Putting A Human Face On News

Teen Volunteers Show Baltimore 'Life In Israel Is Normal'

August 21, 2009|By Matthew Hay Brown | Matthew Hay Brown,matthew.brown@baltsun.com

The two teens had led the second-graders in the singing game quackadillo omar, organized a round of the dodgeball variant chamamot, and demonstrated what one of them called the Israeli way of jumping rope. Now the children at the Jewish day camp sat on the grass around Tal Bouhnik and Liron Menashe and asked questions.

"Are there any Christian people in Israel?" Stefan wanted to know.

"There are, but not many," Bouhnik said.

"Like, 10?" Stefan asked.

Exchanges such as this one last week at Camp Milldale in Reisterstown are the reason Bouhnik and Menashe were brought to Baltimore. Under the auspices of The Associated: Jewish Federation of Greater Baltimore, the two 19-year-olds have spent the last year as the local community's first shinshinim, volunteers visiting schools, synagogues, community centers and, for the last two months, the summer camp, to describe for local Jews their lives as ordinary Israelis.

"What you hear in the media is Israel at war, suicide bombings, Kassam rockets falling," Bouhnik said. "People live in Israel. We are here to show that life in Israel is normal."

The program is one of several links between the local Jewish community and the Israeli city of Ashkelon, the southern seaport adopted by The Associated earlier this decade as Baltimore's twin. Thousands of Baltimoreans have traveled to Ashkelon in the last five years for cultural exchanges, service projects, business or tourism; hundreds of Ashkelonians have visited Baltimore. The local community has contributed nearly $8 million to the Israeli city, including rapid assistance during the conflict with Gaza in the form of emergency vehicles, workshops for adults under stress and toys for children in shelters.

Bouhnik and Menashe, high school graduates who deferred the start of their mandatory military service for a year to come to Baltimore, say it was difficult to be abroad during the conflict - at least at first.

"I was thinking, what can I do here?" Menashe said. "It would be better for me to be in Israel with my people. But the more I thought about it, the more I realized my people are here, too. I had a real chance to share with them my perspective and my feelings."

The pair shared their views on the conflict in the local media. But as Bouhnik says, their year's work here went beyond talking about war and politics.

"We gave a face to Israel," Menashe said. "Now, when people think about Israel, they can think not only of the Israeli map or the Israeli flag, but of their friends Tal and Liron."

At Camp Milldale, the pair have taught tarbut, or culture, holding court in a cabin featuring a large map of the Jewish state, banners advertising candy bars in Hebrew and stars of David made from Popsicle sticks.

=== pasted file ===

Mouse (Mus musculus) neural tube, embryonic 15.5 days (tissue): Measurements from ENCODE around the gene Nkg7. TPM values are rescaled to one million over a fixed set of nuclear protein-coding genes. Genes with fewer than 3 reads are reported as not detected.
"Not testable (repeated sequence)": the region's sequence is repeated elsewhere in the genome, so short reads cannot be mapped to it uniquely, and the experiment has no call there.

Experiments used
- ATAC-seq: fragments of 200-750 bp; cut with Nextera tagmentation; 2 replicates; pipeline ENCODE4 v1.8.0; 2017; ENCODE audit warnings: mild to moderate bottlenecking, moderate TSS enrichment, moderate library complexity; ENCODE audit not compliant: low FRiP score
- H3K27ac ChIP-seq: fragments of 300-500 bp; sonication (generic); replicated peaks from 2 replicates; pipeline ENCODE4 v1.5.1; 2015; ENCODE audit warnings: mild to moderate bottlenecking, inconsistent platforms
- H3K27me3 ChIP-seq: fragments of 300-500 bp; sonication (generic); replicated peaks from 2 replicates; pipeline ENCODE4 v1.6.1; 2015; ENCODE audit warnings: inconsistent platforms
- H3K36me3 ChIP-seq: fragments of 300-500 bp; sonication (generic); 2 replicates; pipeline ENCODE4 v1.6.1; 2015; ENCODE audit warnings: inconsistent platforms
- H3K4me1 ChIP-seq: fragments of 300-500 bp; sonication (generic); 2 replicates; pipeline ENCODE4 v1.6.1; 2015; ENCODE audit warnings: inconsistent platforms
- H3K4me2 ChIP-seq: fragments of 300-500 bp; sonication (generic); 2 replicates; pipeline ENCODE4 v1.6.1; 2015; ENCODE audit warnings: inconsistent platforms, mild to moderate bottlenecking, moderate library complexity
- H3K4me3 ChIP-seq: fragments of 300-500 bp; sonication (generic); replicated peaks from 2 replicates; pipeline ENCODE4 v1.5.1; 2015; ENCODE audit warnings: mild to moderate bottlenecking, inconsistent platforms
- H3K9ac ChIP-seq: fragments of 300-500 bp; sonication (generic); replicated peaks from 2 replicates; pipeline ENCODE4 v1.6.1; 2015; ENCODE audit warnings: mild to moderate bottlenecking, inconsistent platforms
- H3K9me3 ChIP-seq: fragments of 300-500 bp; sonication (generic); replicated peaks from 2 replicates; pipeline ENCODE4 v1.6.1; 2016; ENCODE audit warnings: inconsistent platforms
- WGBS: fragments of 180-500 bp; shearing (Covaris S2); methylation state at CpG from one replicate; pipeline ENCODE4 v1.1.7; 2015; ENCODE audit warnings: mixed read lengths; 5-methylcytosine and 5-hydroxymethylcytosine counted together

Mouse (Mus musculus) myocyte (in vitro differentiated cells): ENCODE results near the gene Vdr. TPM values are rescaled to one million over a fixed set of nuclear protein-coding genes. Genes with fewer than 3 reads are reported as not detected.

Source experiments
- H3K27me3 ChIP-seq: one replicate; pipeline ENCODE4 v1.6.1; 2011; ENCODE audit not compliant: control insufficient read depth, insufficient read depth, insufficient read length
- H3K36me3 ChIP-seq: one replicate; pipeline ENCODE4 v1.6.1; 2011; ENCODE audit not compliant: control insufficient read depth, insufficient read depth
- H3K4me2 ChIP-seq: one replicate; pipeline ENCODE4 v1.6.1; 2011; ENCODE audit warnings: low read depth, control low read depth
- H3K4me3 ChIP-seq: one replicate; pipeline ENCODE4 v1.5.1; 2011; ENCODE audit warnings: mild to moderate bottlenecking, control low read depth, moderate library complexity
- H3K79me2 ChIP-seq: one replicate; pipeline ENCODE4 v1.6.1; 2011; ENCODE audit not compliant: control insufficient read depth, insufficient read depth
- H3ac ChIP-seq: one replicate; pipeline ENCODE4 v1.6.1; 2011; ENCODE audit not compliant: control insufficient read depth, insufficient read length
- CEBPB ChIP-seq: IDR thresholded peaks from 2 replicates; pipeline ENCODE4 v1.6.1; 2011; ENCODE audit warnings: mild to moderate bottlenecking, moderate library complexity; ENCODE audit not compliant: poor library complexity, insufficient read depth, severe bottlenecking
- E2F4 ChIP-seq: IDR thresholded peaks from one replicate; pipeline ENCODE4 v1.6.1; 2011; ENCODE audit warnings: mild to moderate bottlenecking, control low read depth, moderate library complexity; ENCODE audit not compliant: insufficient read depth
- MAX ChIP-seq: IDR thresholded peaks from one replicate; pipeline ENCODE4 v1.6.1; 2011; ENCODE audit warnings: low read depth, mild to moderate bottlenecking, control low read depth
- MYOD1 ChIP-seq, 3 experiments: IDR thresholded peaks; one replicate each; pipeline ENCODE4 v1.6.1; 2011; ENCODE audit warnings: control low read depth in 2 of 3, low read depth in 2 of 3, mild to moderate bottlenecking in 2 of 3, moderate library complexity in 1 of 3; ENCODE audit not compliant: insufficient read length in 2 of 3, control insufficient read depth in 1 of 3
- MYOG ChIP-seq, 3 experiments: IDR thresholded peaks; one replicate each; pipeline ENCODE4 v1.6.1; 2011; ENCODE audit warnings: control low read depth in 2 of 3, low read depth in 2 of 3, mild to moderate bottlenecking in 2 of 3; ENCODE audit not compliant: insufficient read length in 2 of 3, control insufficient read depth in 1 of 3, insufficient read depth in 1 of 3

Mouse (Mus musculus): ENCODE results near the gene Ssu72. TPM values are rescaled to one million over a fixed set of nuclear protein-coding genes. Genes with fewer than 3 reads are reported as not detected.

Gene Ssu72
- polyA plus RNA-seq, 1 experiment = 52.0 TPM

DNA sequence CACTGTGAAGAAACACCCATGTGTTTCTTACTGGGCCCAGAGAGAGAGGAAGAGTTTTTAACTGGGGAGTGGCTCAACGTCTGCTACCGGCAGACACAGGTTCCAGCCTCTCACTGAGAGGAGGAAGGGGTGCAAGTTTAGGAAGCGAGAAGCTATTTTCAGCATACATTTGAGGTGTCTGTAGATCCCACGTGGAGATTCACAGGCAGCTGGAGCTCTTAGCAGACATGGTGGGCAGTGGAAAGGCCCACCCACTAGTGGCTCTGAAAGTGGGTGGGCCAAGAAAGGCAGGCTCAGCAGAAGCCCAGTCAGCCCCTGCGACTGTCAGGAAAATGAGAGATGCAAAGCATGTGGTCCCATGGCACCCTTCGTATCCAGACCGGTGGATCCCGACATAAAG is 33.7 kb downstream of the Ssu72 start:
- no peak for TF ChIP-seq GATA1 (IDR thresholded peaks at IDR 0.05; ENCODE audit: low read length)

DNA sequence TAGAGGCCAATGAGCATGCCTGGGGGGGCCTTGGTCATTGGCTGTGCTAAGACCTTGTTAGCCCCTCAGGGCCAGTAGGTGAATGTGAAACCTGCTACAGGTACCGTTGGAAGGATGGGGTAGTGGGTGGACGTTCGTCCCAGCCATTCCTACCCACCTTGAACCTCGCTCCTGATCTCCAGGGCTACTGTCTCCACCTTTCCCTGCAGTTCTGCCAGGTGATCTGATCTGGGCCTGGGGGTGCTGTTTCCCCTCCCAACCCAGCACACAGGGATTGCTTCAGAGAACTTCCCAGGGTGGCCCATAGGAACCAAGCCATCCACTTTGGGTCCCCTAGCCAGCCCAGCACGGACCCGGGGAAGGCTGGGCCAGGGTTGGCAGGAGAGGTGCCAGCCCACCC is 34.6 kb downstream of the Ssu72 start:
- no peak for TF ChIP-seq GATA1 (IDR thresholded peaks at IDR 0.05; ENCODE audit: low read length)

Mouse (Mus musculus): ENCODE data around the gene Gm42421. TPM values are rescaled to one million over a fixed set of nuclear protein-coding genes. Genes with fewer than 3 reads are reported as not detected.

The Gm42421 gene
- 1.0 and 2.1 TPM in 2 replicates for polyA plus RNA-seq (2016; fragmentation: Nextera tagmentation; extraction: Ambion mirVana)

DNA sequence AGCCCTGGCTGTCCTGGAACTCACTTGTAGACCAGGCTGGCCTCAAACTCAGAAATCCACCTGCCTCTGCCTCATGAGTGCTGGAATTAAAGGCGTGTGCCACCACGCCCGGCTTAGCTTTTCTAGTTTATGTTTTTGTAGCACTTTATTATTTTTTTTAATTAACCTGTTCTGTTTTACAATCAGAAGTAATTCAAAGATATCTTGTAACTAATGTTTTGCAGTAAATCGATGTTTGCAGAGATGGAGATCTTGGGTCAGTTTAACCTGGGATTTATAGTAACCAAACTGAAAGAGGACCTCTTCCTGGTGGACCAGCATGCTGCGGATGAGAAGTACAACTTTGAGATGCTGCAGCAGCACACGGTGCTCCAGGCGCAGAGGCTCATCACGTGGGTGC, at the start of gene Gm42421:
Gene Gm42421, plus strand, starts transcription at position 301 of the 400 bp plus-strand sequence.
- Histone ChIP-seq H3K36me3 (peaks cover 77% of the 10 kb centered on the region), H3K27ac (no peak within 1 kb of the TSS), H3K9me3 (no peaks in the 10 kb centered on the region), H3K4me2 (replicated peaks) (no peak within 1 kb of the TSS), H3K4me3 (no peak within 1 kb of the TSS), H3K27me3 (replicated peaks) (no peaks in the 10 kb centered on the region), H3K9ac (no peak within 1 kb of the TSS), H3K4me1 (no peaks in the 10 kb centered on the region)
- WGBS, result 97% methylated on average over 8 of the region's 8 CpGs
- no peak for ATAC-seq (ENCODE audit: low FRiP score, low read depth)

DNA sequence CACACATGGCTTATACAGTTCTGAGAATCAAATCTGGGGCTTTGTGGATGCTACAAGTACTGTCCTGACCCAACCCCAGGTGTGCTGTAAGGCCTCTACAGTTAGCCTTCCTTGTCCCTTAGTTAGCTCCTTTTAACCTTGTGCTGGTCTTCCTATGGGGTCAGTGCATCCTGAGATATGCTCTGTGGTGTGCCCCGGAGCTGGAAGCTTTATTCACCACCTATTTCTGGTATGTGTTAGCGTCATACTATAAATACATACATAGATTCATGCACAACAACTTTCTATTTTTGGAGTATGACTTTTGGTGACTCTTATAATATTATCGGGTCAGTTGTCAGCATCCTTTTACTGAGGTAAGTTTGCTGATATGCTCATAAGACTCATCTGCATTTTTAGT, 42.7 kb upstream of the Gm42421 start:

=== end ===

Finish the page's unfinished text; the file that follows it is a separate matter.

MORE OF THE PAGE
On a recent afternoon, 7-year-old Julian bounded into the cabin and begged Bouhnik to perform a tune called Hebrew rap. When Julian's fellow campers caught up to him, Bouhnik and Menashe led the group in a series of games, and then directed them in the creation of an Israeli flag from colored paper.

"They are able to adapt to whoever their audience is," said Ellen Kahan Zager, who chairs the Associated subcommittee that brought the Israelis to Baltimore. "So for really young kids, they taught them songs and dancing. They led high school juniors and seniors in discussions about what it means to be an Israeli teenager - really teaching what it means to grow up in Israel."

The exchange has gone two ways. Bouhnik and Menashe both say their English has improved in the last year; Menashe wears a T-shirt declaring her "Wacko for [Ravens quarterback Joe] Flacco." The pair plan to travel during their last two weeks in the country.

Israel has sent some 40 shinshinim - the word comes from the Hebrew initials for Shnat Sherut, or year of service - to Jewish communities in North America this year. But this was the first time that Baltimore has hosted the cultural ambassadors.

Sigal Ariely, who directs the Ashkelon-Baltimore relationship for Associated from Israel, says the program has two goals: "to bring the message of Israel and Jewish identity from Israel to the community," and "to enhance the connections" between the cities.

She is now preparing the next two Ashkelonian shinshinim; Hadar Madnick and Natan Mish are due to replace Bouhnik and Menashe later this month.

"I know that the schools are lining up to get their hands on them, to bring them in to do more," Zager said. "The great thing now is that they have some experience, so they know the possibilities.

"Hopefully the two new ones will be just as inventive and energetic as Tal and Liron."

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